Are Electric Cars Green?

green car against pink wall

Electric vehicles (EVs) are supposed to be the future of automotive transport, mostly because they are more environmentally friendly. Electric cars have become more popular in the last few years, and this growing awareness has led some to ask: just how green are electric cars really?

The environmental impact of electric cars is decided by a number of factors, which we’ll be taking a more in depth look at below, such as emissions, EV batteries and the construction of the cars themselves.

Manufacturing

The body of an electric car is made from whatever material the manufacturer wants, which could be metals as with conventional cars, or the increasingly popular carbon fibre reinforced polymers. Although they are not entirely green, carbon-fibre reinforced polymers are considered a more environmentally friendly material.

Some EV manufacturers are using green materials for their electric cars, such as:

  • Nissan’s Leaf
  • BMW’s i3
  • Toyota’s Prius
  • Kia’s Soul EV

Using recycled and eco-friendly materials is a way that electric cars can be more green. It is important to be aware of what your electric car is made of when trying to assess just how green it is.

Powering Electric Cars

Lithium-Ion Batteries In EVs

Electric cars are most often powered by a rechargeable lithium-ion battery. The downside of these batteries is that they are not green to produce, at least not yet. As EVs have become more popular and more investment in the sector has led to improvements, the capabilities of these batteries is only growing. Perhaps one day, their production source may change to make them more green.

In the meantime, improving the quality of EV batteries is important. German scientists just this year (2019) claimed they have a battery ‘capable of powering an EV for over 1,000km on a single charge’. These better batteries have the potential to be cheaper to use and be constructed without exotic or expensive materials. All of this should mean the batteries are less wasteful and need less renewal .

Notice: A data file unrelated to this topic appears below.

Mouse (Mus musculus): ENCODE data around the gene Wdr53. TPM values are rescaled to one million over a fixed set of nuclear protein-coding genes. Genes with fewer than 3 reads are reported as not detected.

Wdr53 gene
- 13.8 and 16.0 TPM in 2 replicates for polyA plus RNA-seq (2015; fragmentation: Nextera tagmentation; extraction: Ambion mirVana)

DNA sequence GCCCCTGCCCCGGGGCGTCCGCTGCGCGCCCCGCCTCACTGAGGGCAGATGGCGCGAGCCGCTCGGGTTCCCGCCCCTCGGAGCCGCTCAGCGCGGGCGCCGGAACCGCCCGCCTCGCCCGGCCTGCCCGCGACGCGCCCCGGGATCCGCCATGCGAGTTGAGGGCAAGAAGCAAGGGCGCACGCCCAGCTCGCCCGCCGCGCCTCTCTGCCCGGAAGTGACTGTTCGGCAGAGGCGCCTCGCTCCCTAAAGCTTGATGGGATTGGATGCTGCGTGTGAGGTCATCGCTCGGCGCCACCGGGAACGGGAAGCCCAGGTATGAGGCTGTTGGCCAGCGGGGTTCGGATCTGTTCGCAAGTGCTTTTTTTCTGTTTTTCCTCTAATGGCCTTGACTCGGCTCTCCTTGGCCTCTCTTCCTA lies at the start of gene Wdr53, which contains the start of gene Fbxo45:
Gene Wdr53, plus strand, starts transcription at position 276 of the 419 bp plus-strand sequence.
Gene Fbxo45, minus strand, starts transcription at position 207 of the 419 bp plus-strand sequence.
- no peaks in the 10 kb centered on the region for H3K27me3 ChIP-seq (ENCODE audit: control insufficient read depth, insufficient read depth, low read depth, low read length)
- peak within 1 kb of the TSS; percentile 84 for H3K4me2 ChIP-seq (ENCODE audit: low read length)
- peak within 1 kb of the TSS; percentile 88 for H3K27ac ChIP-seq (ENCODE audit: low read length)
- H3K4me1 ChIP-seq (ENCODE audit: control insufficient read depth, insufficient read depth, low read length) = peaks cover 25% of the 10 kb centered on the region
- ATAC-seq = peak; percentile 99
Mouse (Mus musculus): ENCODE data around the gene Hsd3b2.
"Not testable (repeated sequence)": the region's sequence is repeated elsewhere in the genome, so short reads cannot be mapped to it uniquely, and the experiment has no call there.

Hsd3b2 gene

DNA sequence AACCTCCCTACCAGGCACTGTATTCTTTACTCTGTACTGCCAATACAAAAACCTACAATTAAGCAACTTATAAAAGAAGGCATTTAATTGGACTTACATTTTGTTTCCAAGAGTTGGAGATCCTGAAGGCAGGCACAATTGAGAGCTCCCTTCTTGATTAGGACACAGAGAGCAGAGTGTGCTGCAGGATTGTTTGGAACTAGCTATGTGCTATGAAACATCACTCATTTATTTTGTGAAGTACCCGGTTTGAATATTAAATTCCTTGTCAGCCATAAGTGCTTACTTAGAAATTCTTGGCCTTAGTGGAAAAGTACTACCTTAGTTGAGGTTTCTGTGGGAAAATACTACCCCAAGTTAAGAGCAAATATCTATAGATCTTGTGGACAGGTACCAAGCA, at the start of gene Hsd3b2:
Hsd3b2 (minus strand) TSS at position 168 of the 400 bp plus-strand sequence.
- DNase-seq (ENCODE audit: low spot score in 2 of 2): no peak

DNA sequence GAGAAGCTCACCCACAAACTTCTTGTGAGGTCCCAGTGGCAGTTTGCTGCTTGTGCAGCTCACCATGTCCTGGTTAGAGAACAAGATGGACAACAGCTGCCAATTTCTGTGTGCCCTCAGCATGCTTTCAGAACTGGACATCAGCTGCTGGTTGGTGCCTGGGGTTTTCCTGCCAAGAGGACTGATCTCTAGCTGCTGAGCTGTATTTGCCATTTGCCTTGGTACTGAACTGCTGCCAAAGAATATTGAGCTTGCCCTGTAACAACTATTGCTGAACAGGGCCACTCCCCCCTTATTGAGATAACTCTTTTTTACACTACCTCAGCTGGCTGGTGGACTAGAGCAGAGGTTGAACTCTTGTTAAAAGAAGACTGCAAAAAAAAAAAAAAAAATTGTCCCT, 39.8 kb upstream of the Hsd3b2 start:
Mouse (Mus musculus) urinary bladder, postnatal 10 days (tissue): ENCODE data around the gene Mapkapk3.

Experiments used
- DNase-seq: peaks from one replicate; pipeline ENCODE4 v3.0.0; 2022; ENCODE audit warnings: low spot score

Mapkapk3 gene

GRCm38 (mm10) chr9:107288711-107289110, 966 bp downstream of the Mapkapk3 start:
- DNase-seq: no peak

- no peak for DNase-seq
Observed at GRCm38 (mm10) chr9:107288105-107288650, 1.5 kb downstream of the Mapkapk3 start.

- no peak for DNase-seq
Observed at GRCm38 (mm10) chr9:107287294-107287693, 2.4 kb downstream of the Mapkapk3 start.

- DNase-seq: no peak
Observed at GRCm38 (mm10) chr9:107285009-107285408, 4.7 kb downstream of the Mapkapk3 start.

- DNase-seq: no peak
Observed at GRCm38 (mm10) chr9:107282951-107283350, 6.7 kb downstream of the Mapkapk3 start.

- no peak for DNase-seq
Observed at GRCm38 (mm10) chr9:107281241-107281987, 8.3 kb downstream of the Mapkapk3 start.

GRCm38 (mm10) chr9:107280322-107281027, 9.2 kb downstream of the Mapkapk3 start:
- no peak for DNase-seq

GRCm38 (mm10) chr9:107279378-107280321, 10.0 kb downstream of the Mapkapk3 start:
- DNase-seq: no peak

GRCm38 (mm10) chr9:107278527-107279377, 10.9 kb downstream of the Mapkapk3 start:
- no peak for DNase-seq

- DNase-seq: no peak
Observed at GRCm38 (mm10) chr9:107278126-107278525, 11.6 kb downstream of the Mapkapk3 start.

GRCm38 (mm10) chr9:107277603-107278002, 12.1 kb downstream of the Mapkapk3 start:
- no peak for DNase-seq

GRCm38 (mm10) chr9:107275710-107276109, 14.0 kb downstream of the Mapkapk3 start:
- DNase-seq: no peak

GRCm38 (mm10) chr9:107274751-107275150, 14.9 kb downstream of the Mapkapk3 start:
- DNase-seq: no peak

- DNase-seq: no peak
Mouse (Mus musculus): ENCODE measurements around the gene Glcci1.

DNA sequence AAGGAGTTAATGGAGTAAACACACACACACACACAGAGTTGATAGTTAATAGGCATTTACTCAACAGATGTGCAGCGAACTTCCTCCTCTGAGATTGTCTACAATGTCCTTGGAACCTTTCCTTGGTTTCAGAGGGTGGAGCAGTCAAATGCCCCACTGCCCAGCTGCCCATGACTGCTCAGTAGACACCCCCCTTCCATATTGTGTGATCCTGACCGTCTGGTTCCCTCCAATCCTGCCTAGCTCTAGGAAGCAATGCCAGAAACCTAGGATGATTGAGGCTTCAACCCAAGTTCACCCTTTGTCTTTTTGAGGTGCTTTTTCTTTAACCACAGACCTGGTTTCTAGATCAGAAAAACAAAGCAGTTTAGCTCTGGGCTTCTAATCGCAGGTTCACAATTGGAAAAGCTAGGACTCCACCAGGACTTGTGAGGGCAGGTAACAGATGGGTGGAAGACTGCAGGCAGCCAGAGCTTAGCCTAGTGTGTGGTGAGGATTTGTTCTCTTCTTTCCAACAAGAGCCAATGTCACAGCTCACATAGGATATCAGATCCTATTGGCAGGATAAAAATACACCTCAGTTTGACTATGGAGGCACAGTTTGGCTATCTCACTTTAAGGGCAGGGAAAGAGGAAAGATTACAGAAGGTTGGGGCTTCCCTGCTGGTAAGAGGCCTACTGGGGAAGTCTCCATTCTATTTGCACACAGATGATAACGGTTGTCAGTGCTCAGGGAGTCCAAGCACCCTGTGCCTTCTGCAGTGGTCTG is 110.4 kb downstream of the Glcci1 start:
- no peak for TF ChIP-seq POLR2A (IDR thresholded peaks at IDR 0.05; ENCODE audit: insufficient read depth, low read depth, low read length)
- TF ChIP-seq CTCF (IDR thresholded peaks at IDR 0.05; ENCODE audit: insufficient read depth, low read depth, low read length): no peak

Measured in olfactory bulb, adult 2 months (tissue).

Even if an electric car battery doesn’t last forever, it doesn’t mean it needs to be wasted. In fact, a second life for EV batteries, where they power appliances instead of cars, is entirely possible. Reusing the batteries in this way would be very green.

Charging Your Electric Car With Green Energy

Conventional cars are powered by fossil fuels, such as petrol and diesel, which are not environmentally friendly. Refuelling an electric car, charging it with electric power, is in principal better for the environment. However, that electric power you use to charge your electric car could have been created using fossil fuels. This would make you electric car less green.

Green energy is produced using natural resources like wind, water and the sun. If you switch to powering your electric car with green energy then it will be much more environmentally friendly. Since EVs can be charged at home, as well as at charging points on the road and in towns, you can choose green power for your car.

If you really want to take control of green power in your home, using it to charge all sorts of appliances and devices in your home along with your electric car, then you can look at ways of generating your own power, such as by adding solar panels to your home.

Repairing Electric Cars

The cost of getting a conventional car fixed, the need to replace parts that wear out often, will vary but it is certainly more often than electric cars. This is as much about dings and scratches or bigger damage to the body of the car, as it is about the engine parts and wheels, as well as the extras that are added with certain models, such as interior panels and electronics.